I plan on making several to get it just right. Going for a new screen for my Triumph Speed Four with the dual round headlights there's not much aftermarket.
 

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hmmm, if i'm going to do more track days, i think i'm going to have to do the same. it'll also give me something to do with the old upper cowl
 

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Discussion Starter · #10 ·
svfool said:
its a track bike, duct tape over the holes. call it done. go ride.
well see, theres this really cute girl that does trackdays.. and i think the duct tape is holding me back a little bit.. i was just gonna fill in those holes and paint the whole thing flat black.. that would get me some play right... riiiight? ::)

maybe i will just paint the parts black and keep doing the duct tape thing... fiberglass idea sounds tricky for me... id glue my hands together i know it.

ghetto fabulous:
 
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Re: DonnieJ's 8 step program

donniej said:
1) cover the holes with tape
2) fill the holes behine the tape with "great stuff" foam insulation (use sparingly, it's strong sh1t)
3) remove tape after foam is hard (overnight)
4) sand out areas around the holes so the resin haws something to "bite" on to
5) spray glass with a light coat of 3M 77 spray adhesive and apply 2 sheets
6) apply resin with a paint brush and squeegie off the excess (allow over night to dry)
7) sand to desired finish, start with 200 grit and work up to 400 to 600 grit
8 ) drink beer while posting praise in my honor ;D
Pretty good step by step process above, but between step 6 and 7 use body filler/kitty hair (bondo and glass mix) to smooth out as much as you can regular bondo works but Rage gold works better for sanding purposes. And start sanding with 80 grit maybe with 120 at the finest if you want it done by the new year ;) Or if you are just going to sand the glass start with 60 and pray for good arm strength. You can give it a shot with 200 but you're sanding time will be increased dramaticly and to bring that to a nice paintable surface you're going to have enough hours in as it is. Remember glassing really isn't difficult but making is look "pretty" and paintable will test your patience especially when you "think" youre done and you keep finding "pin holes" waves ect ect... Reference www.the12volt.com go under forums on the left and click on fiberglassing/interiors and read read read its a Q and A forum like this every question can be answered there as well. HAPPY SANDING!! ;D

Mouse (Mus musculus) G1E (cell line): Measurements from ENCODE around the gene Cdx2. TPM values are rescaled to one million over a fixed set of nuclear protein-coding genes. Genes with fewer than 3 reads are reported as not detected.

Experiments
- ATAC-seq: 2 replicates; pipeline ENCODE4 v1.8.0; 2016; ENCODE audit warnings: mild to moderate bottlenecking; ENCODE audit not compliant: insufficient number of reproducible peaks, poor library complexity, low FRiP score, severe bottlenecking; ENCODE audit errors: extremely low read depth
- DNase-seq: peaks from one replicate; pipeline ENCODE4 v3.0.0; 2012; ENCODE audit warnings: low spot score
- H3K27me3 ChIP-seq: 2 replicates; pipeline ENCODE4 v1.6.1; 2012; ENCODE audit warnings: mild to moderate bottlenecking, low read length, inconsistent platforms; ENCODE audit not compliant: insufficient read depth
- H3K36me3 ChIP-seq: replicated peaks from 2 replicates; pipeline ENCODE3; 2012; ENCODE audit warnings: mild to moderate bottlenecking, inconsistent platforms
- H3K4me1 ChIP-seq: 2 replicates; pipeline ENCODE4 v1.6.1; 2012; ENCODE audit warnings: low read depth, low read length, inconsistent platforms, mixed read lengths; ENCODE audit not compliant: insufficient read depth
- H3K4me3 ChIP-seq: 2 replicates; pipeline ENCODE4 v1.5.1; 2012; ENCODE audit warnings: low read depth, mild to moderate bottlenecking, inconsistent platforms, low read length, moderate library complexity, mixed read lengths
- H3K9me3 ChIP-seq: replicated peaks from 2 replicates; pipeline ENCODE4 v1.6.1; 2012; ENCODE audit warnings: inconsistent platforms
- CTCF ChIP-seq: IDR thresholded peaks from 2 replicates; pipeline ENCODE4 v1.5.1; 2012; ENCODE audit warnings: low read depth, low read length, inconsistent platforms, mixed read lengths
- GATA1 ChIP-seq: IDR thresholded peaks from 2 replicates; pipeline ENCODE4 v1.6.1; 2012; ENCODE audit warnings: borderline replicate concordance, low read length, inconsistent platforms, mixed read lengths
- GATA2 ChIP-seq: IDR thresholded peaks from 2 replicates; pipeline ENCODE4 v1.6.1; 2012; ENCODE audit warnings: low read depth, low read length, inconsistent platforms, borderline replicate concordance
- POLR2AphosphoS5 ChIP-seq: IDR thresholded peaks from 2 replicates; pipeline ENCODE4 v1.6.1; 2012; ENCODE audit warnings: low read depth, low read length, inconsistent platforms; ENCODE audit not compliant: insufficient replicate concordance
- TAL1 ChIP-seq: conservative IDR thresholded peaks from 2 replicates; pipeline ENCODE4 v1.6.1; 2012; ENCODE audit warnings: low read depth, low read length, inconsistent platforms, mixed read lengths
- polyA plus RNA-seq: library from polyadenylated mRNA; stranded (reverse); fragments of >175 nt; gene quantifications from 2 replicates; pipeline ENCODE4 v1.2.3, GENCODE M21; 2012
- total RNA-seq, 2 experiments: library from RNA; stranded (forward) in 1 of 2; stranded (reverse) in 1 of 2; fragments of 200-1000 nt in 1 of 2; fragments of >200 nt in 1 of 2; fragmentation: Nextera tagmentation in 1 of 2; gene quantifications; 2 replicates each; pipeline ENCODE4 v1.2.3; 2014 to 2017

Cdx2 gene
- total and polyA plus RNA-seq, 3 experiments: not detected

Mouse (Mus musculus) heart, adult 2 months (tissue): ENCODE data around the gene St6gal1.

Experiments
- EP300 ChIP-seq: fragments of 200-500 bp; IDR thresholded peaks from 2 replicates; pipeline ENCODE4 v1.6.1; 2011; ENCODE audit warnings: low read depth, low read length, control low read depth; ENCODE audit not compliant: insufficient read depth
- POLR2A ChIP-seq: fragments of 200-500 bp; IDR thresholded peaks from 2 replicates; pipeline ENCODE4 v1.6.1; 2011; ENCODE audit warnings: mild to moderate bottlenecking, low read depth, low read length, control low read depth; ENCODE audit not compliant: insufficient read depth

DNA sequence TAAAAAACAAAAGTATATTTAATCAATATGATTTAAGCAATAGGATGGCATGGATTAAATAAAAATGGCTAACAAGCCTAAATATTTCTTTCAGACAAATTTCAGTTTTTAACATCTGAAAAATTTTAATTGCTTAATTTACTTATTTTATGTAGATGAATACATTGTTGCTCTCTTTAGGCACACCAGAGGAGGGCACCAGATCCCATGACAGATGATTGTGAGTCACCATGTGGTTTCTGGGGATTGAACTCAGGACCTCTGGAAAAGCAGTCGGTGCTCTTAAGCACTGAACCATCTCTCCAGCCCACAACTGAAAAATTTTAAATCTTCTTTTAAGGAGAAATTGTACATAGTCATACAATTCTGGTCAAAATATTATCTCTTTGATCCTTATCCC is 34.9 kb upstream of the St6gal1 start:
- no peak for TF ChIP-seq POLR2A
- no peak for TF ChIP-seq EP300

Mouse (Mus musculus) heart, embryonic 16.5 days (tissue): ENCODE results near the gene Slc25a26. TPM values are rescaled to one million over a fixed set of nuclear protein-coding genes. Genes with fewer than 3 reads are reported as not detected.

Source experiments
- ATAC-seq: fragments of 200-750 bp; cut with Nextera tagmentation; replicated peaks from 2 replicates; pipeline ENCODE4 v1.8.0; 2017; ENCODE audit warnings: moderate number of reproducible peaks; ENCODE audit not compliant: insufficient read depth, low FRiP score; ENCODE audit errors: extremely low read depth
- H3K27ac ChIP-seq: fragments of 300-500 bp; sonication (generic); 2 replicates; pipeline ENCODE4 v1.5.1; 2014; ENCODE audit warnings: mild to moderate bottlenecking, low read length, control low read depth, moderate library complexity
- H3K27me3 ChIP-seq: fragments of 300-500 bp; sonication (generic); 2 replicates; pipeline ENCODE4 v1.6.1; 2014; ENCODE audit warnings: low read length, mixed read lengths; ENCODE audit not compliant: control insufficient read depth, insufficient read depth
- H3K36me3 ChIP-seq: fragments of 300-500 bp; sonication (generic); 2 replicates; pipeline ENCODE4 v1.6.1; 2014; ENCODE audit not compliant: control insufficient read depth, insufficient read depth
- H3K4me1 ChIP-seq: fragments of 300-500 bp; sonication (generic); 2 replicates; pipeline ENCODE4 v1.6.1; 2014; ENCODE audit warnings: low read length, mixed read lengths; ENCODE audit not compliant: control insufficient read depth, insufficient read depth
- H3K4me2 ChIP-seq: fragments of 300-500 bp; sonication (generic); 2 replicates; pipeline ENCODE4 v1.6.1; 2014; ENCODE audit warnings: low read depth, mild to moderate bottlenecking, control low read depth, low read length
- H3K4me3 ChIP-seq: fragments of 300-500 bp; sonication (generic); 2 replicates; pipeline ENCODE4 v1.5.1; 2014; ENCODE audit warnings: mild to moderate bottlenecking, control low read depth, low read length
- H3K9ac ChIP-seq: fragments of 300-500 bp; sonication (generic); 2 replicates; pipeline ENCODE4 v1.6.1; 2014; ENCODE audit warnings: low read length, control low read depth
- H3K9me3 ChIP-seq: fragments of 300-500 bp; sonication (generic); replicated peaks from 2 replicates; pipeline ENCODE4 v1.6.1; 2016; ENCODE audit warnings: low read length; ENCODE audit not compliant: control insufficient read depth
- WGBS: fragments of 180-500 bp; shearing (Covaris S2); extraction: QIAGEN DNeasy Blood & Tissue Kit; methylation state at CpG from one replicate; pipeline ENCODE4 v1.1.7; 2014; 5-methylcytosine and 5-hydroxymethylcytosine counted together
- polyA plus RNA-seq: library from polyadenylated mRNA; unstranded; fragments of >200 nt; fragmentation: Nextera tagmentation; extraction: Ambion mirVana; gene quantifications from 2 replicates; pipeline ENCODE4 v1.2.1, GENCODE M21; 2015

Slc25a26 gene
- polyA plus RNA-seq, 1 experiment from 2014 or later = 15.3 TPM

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I have been doing fiberglass on boats for about 6 years now, and if I haven't managed to stick my hands together yet it probably can't be done without extraordinary effort. Only use resin that is two liquid parts, the liquid and powder stuff sucks hard. Buy a little extra and play with it a little, it's kind of like learning to weld and having fun sticking all kinds of things to each other. Doing it isn't that hard, it's doing it and getting it to look good that is a little more difficult.
 

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get some white or yellow vinyl and cover that shit up with number plates. That way you get the benefits of duct tape, but you look like a racer.

That chick will be all over you in no time (until she realizes you ride an sv...).
 

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Discussion Starter · #14 ·
joe said:
That chick will be all over you in no time (until she realizes you ride an sv...).
I will put some gsxr decals on it too 8)
 

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SunTzu said:
I have been doing fiberglass on boats for about 6 years now, and if I haven't managed to stick my hands together yet it probably can't be done without extraordinary effort. Only use resin that is two liquid parts, the liquid and powder stuff sucks hard. Buy a little extra and play with it a little, it's kind of like learning to weld and having fun sticking all kinds of things to each other. Doing it isn't that hard, it's doing it and getting it to look good that is a little more difficult.
didn't even know there was a resin that used powder for catalyst... interesting... glad I stayed away from it